Over three decades Gober, one of the most powerful but puzzling artists to emerge in 1980s New York, has produced sculptures and drawings that are spare, sad, eccentric and deeply moving – but moving in a way that can be maddeningly hard to explain. (The Telegraph. Robert Gober opens at MoMA: sober, haunting and genuinely affecting.)

 Untitled. 1991 Photograph: / K. Ignatiadis, courtesy the artist and Matthew Marks Gallery

Untitled. 1991 Photograph: / K. Ignatiadis, courtesy the artist and Matthew Marks Gallery

The brooding realism of Robert Gober […] is as American as apple pie — with the sugar left out. The sharpness of his tenderly handmade sculptures and installations — a repertory of familiar yet startlingly altered playpens, sinks and easy chairs and truncated human limbs and bodies — brings us up short. (The New York Times. ‘Robert Gober: The Heart Is Not a Metaphor,’ at MoMA)

 Robert Gober, Untitled. Photograph: D. James Dee, courtesy the artist and Matthew Marks Gallery

Robert Gober, Untitled. Photograph: D. James Dee, courtesy the artist and Matthew Marks Gallery

His work is very intimate, intelligent and simple. It also holds a dark humor within. For his sculptures, usually named Untitled, he works with objects such as chairs, cribs, sinks, drains, legs and clothes. To these objects, he cleverly integrates different elements to communicate concepts such as about family holding you up, religion, sexual problems, politics, moving on in life or just rancid cheese. There is one thing that all pieces have in common, an amazing technique. (From the blog-post in alfalfastudio.com.)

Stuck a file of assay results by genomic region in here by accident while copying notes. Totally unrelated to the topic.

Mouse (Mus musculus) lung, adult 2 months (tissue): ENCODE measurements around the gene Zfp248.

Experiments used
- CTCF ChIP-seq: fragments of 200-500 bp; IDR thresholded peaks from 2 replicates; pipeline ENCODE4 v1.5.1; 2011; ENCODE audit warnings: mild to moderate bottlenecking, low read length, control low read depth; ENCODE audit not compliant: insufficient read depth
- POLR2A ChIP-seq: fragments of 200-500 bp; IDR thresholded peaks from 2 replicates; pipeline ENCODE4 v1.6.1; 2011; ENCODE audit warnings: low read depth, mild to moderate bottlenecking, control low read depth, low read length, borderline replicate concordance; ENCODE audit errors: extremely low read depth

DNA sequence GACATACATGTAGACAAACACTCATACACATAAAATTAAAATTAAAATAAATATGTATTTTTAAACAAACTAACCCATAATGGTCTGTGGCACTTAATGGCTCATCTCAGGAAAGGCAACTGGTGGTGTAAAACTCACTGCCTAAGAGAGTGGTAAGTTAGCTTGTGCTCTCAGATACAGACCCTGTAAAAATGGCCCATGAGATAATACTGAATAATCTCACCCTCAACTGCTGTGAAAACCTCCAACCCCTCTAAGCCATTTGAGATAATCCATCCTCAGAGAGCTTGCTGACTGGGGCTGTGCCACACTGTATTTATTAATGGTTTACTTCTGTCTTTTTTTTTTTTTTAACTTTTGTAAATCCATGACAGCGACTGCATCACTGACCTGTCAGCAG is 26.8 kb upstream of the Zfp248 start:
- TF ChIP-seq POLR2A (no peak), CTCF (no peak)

Leg with Anchor, 2008 Photograph: Bill Orcutt, courtesy the artist and Matthew Marks Gallery

Leg with Anchor, 2008 Photograph: Bill Orcutt, courtesy the artist and Matthew Marks Gallery

Early in his career, he made deceptively simple sculptures of everyday objects–beginning with sinks and moving on to domestic furniture such as playpens, beds and doors. In the 1990s, his practice evolved from single works to theatrical room-sized environments. In all of his work, Gober’s formal intelligence is never separate from a penetrating reading of the socio-political context of his time. His objects and installations are among the most psychologically charged artworks of the late twentieth century, reflecting the artist’s sustained concerns with issues of social justice, freedom and tolerance. (Artbook)

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I readily acknowledge that categories such as  intelligent, moving, sober, haunting, sad, genuinely affecting and even psychologically charged are not entirely closed for interpretation.

What puzzles me, however, is where the venerable art critics of The New York Times, The Telegrapgh etc. observed the socio-political context and sustained concerns with issues of social justice, freedom and tolerance? Perhaps, inconspicuously hiding between chairs, cribs, sinks, drains and legs?

What exactly in Gober’s artwork speaks about religion, politics, moving on in life or family holding you up? Sugar-free American apple pie? Sexual problems — perhaps. A hairy piece of rancid cheese can speak volumes.

Ah, well, clearly, Robert Gober’s brooding realism, amazing technique and the sharpness of his tenderly handmade sculptures and installations are beyond my comprehension. Call me retrograde if you must.